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If we have a non-zero matrix $A\in\mathrm{Mat}_n(\mathbb{R})$ that is non-invertible. How do we prove that $A$ is both a left and right zero divisor?

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    $\begingroup$ Use the characteristic polynomial of A $\endgroup$
    – user261263
    Commented Sep 9, 2015 at 17:03
  • $\begingroup$ @Eugen: You should make it an answer. $\endgroup$
    – PseudoNeo
    Commented Sep 9, 2015 at 17:06
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    $\begingroup$ @PseudoNeo .. too lazy for that, please do it $\endgroup$
    – user261263
    Commented Sep 9, 2015 at 17:08

2 Answers 2

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If $A$ is non-invertible, then it sends at least one non-zero vector $v_1$ in $\mathbb{R}^n$ to $0$. Extend $v_1$ to a basis $\{v_1,\ldots,v_n\}$ for $\mathbb{R}^n$, and consider the projection operator $P_1(\sum_i \alpha_i v_i) = \alpha_1v_1$ as a nonzero matrix in $\mathbb{R}^n$. It follows that $AP_1v = 0$ for all $v$, and so $AP_1 = 0$ as a matrix.

Since $A$ is non-invertible if and only if its transpose $A^t$ is non-invertible, by the above argument you can find a nonzero matrix $P$ such that $A^tP = 0$. Then $P^tA = (A^tP)^t = 0^t = 0$.

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    $\begingroup$ Note to the OP: It would be a nice exercise to try and show that $A$ is a right divisor of $0$, not by using the (neat) transpose trick of Dan's, but to try to reproduce the construction he gave for the left divisor part. $\endgroup$
    – PseudoNeo
    Commented Sep 9, 2015 at 17:28
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    $\begingroup$ @PseudoNeo: I was thinking the same thing after posting this; I'll suggest it as an edit. :) Also, thanks for posting the complementary algebraic proof using the minimal polynomial of $A$. Cheers! $\endgroup$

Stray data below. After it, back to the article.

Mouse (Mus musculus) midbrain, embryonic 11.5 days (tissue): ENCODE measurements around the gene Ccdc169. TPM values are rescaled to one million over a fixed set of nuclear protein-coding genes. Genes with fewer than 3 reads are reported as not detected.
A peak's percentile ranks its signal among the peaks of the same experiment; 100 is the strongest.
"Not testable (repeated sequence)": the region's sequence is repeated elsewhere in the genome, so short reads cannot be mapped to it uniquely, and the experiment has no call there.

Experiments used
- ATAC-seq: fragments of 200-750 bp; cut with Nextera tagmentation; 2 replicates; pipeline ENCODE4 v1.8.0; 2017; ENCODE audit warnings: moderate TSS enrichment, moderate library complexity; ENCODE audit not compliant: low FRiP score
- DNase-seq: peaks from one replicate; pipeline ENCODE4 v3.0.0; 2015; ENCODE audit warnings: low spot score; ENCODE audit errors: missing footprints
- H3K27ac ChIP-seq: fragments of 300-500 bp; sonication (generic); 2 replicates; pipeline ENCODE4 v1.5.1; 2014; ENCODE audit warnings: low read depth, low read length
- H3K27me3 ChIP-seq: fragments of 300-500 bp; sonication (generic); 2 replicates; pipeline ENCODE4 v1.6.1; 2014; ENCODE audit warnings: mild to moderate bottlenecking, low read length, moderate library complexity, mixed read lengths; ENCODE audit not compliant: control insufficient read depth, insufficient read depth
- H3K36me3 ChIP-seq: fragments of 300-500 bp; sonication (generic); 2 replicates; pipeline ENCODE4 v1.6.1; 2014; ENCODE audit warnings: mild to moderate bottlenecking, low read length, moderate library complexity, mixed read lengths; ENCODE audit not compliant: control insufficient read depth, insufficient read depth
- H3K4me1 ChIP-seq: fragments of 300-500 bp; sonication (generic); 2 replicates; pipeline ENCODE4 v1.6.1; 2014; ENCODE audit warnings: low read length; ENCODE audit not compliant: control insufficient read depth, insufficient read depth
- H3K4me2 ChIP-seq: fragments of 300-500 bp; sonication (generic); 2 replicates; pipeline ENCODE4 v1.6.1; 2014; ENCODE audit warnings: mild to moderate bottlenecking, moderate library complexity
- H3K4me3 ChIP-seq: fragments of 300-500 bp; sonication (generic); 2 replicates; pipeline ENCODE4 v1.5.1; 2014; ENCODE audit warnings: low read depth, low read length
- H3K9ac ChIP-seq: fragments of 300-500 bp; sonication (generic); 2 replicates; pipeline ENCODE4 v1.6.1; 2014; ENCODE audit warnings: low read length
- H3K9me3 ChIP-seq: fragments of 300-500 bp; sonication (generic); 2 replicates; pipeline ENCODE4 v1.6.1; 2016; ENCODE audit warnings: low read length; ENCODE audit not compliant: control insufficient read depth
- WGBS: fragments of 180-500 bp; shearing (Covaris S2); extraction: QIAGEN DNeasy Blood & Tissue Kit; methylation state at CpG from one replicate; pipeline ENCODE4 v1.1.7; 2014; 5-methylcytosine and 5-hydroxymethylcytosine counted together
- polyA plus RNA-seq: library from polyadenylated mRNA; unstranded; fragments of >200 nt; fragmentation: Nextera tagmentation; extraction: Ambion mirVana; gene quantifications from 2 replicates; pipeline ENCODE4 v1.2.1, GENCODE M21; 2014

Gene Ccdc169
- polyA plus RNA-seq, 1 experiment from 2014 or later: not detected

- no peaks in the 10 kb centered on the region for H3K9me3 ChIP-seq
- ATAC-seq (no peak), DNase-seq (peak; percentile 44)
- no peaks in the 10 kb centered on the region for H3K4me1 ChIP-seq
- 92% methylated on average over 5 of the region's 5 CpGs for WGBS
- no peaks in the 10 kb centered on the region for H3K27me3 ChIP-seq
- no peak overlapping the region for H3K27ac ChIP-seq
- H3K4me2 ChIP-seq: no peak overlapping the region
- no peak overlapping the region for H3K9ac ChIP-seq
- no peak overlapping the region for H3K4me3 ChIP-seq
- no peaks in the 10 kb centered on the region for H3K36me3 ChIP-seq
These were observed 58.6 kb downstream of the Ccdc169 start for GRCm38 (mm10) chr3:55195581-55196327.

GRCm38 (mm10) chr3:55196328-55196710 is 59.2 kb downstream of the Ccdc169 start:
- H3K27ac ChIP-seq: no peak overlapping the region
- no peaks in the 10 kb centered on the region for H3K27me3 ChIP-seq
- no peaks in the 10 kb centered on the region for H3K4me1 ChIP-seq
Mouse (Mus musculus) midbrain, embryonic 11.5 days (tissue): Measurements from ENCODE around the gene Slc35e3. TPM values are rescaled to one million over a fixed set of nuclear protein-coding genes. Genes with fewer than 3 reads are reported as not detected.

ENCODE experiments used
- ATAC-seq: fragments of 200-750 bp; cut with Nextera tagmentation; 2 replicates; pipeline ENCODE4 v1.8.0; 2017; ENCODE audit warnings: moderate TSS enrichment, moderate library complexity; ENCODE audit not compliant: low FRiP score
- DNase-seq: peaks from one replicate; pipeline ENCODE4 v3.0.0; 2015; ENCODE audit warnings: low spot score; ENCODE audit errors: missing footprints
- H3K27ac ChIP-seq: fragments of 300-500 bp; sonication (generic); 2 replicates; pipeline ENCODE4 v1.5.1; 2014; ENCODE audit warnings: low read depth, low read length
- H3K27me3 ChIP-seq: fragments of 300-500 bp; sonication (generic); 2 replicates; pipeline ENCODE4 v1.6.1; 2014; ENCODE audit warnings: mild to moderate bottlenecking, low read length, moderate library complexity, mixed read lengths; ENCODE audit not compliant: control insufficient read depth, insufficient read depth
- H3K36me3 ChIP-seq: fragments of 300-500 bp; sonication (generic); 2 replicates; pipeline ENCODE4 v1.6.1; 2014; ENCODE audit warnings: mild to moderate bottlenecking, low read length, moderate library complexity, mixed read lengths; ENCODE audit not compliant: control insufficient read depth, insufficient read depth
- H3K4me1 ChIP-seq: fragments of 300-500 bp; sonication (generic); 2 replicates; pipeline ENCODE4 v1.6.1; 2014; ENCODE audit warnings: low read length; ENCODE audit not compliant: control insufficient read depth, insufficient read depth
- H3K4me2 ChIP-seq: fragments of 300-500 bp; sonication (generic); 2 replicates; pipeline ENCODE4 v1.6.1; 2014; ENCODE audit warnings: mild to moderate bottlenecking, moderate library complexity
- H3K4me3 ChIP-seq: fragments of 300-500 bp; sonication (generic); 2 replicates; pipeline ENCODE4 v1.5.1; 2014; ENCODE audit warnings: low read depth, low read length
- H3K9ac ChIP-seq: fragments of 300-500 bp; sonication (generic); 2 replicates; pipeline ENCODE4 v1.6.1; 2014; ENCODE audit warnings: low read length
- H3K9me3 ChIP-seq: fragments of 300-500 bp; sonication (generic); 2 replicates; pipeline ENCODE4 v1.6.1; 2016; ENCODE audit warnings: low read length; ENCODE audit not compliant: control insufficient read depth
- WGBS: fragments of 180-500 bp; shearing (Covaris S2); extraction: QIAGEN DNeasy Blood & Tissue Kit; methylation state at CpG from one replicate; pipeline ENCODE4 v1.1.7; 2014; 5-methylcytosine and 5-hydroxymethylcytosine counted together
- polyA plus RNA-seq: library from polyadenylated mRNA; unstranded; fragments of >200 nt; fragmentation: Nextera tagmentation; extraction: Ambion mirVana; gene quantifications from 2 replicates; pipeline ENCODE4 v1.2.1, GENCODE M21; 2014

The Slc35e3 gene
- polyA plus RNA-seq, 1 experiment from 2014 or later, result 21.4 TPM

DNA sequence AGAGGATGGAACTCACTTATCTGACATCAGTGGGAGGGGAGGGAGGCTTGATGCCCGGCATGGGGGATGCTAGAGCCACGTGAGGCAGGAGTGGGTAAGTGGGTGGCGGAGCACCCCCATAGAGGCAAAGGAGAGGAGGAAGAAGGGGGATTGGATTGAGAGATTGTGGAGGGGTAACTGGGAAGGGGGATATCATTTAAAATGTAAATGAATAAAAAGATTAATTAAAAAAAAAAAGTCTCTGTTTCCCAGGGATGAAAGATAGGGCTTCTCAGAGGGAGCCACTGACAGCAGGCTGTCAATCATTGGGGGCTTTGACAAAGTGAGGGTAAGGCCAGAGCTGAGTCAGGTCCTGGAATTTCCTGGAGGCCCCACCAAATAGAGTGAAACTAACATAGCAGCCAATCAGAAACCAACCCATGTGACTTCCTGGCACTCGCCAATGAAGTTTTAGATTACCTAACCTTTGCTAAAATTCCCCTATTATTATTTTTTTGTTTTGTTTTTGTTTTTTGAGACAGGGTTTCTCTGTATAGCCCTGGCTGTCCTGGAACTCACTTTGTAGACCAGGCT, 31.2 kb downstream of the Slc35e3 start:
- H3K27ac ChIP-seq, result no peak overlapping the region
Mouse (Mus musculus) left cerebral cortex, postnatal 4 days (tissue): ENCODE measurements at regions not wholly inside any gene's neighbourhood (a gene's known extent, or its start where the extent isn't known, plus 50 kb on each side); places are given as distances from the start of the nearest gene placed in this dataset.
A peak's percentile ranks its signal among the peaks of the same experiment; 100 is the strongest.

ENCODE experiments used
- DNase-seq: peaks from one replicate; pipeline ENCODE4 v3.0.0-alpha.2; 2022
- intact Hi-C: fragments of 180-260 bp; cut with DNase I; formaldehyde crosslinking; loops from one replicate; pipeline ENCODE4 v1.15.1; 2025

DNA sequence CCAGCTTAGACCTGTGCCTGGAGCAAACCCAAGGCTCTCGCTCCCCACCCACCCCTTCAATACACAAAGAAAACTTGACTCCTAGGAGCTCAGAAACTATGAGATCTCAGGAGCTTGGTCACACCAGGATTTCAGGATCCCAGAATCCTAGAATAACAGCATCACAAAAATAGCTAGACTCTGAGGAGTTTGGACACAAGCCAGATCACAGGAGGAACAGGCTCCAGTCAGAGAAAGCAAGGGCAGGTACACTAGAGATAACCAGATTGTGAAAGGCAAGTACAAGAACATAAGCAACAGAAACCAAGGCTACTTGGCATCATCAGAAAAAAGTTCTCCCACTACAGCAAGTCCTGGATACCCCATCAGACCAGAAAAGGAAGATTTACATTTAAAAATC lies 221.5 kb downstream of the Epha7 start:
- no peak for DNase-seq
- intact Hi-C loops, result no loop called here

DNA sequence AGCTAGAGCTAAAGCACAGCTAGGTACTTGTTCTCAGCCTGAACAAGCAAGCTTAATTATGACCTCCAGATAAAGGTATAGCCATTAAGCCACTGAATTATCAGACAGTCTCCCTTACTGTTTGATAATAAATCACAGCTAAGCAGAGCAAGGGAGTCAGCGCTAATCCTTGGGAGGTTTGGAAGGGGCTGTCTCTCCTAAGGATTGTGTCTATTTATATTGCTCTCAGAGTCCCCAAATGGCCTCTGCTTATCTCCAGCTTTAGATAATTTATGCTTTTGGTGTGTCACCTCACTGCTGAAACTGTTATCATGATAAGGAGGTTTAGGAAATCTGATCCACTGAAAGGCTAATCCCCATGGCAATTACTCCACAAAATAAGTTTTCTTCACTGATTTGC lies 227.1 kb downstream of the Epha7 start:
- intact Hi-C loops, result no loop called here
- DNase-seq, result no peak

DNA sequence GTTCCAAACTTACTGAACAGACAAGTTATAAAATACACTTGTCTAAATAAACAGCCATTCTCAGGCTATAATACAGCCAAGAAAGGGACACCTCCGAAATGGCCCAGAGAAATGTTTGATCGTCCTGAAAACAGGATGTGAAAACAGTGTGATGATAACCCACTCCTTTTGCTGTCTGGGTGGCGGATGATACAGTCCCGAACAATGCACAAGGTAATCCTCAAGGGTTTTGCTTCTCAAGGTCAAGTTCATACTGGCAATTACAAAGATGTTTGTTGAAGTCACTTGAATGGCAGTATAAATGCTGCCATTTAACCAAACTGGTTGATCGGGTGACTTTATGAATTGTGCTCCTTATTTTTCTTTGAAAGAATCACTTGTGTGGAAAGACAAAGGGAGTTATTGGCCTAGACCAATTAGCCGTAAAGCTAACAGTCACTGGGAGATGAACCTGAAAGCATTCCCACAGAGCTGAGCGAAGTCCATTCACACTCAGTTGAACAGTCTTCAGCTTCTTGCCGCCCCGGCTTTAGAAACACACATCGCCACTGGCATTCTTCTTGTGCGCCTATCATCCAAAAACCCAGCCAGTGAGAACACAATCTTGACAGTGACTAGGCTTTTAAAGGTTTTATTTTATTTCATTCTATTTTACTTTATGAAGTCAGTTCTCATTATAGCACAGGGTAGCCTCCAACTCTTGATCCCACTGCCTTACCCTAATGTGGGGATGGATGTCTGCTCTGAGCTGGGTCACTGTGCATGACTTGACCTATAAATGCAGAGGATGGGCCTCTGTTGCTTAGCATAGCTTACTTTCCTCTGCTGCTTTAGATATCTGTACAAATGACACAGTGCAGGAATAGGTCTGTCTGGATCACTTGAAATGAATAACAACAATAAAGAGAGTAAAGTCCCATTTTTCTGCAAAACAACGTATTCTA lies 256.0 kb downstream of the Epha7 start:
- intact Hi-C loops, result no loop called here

– Dan
    Commented Sep 9, 2015 at 18:28
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Even if I like a lot Dan's geometric take on the question, one can approach it in a more algebraic way.

Every matrix $A \in M_n(\mathbb R)$ has a minimal polynomial: that's a polynomial $\mu(X) = X^r + c_{r-1} X^{r-1} + \cdots + c_1 X + c_0$ such that $$\mu(A) = A^r + c_{r-1} A^{r-1} + \cdots + c_1 A + c_0 = 0$$ and whose degree is minimal among polynomials with this property.

Besides, the roots of $\mu$ are precisely the (complex) eigenvalues of $P$, so the noninvertibility of $A$ is equivalent to the vanishing of the constant coefficient $c_0$ of $\mu$.

So, if $A$ isn't invertible, the defining relation given by Cayley-Hamilton theorem takes the form $$A^r + c_{r-1} A^{r-1} + \cdots + c_1 A = 0,$$ which you can rewrite as $$A \left(A^{r-1} + c_{r-1} A^{r-2} + \cdots + c_1\right) = \left(A^{r-1} + c_{r-1} A^{r-2} + \cdots + c_1\right) A = 0.$$

Because of the minimality of $\mu$, the factor $A^{r-1} + c_{r-1} A^{r-2} + \cdots + c_1$ is non zero, so this expression proves that $A$ is both a left and a right divisor of $0$.

(Dispensable) comments on the relative merits of the geometric and algebraic proofs. Of course, using the projector as in Dan's answer is shorter, more low-tech and probably clearer. So why bother with this apparently contrived answer? Well, perhaps we shouldn't, but it's nice to notice that we have proven that not only $A$ divides $0$, which means that there is a non-zero $B$ such that $AB = 0$, but we have found such a $B$ who commutes with $A$ (so, in particular, $BA = 0$). Somehow our $B$ seems a bit more "natural" than the projector of Dan's answer (which depends moreover of the choice of basis ${v_1, \ldots, v_n}$).

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